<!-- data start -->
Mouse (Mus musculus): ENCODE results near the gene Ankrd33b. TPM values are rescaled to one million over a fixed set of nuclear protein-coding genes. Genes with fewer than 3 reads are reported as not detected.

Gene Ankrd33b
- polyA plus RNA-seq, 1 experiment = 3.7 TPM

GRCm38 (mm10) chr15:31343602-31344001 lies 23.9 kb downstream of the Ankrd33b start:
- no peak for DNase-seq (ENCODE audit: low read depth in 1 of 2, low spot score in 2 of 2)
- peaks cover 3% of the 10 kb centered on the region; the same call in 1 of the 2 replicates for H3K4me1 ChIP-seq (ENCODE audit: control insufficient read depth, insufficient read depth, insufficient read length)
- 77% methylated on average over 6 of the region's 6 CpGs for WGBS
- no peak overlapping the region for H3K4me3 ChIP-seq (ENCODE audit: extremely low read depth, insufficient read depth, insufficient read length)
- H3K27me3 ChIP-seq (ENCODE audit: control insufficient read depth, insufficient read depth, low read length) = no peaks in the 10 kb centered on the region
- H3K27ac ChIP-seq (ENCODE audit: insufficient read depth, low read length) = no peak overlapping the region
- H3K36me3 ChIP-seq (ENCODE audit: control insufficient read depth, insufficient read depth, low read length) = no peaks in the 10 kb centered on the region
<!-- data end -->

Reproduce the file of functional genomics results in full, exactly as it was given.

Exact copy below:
Mouse (Mus musculus): ENCODE results near the gene Ankrd33b. TPM values are rescaled to one million over a fixed set of nuclear protein-coding genes. Genes with fewer than 3 reads are reported as not detected.

Gene Ankrd33b
- polyA plus RNA-seq, 1 experiment = 3.7 TPM

GRCm38 (mm10) chr15:31343602-31344001 lies 23.9 kb downstream of the Ankrd33b start:
- no peak for DNase-seq (ENCODE audit: low read depth in 1 of 2, low spot score in 2 of 2)
- peaks cover 3% of the 10 kb centered on the region; the same call in 1 of the 2 replicates for H3K4me1 ChIP-seq (ENCODE audit: control insufficient read depth, insufficient read depth, insufficient read length)
- 77% methylated on average over 6 of the region's 6 CpGs for WGBS
- no peak overlapping the region for H3K4me3 ChIP-seq (ENCODE audit: extremely low read depth, insufficient read depth, insufficient read length)
- H3K27me3 ChIP-seq (ENCODE audit: control insufficient read depth, insufficient read depth, low read length) = no peaks in the 10 kb centered on the region
- H3K27ac ChIP-seq (ENCODE audit: insufficient read depth, low read length) = no peak overlapping the region
- H3K36me3 ChIP-seq (ENCODE audit: control insufficient read depth, insufficient read depth, low read length) = no peaks in the 10 kb centered on the region